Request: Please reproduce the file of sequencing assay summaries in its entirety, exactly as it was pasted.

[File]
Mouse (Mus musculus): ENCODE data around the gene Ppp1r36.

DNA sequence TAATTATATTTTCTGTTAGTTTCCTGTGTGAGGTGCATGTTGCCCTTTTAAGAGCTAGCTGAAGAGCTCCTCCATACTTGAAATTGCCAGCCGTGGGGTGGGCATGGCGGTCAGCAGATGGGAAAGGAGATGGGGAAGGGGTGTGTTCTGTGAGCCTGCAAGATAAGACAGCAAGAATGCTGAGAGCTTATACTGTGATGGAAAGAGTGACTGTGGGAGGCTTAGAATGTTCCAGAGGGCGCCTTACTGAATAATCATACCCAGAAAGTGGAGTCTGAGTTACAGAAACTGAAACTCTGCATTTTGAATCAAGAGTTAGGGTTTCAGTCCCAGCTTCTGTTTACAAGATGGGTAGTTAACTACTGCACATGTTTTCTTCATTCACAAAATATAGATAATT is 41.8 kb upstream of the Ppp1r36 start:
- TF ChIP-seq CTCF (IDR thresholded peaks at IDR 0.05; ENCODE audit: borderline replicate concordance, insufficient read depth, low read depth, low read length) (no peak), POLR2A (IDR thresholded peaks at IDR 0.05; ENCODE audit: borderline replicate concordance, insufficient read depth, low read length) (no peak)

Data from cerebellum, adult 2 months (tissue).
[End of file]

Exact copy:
Mouse (Mus musculus): ENCODE data around the gene Ppp1r36.

DNA sequence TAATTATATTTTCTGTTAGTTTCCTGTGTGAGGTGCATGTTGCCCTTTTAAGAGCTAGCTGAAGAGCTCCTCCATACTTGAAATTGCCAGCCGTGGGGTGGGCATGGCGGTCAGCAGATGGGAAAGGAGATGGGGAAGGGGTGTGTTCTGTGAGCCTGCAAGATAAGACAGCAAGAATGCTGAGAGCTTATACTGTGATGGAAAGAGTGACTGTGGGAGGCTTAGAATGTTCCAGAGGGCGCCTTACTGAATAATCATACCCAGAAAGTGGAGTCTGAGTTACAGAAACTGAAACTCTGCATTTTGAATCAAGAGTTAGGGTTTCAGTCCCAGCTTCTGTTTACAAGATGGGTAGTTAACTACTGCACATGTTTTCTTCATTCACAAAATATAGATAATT is 41.8 kb upstream of the Ppp1r36 start:
- TF ChIP-seq CTCF (IDR thresholded peaks at IDR 0.05; ENCODE audit: borderline replicate concordance, insufficient read depth, low read depth, low read length) (no peak), POLR2A (IDR thresholded peaks at IDR 0.05; ENCODE audit: borderline replicate concordance, insufficient read depth, low read length) (no peak)

Data from cerebellum, adult 2 months (tissue).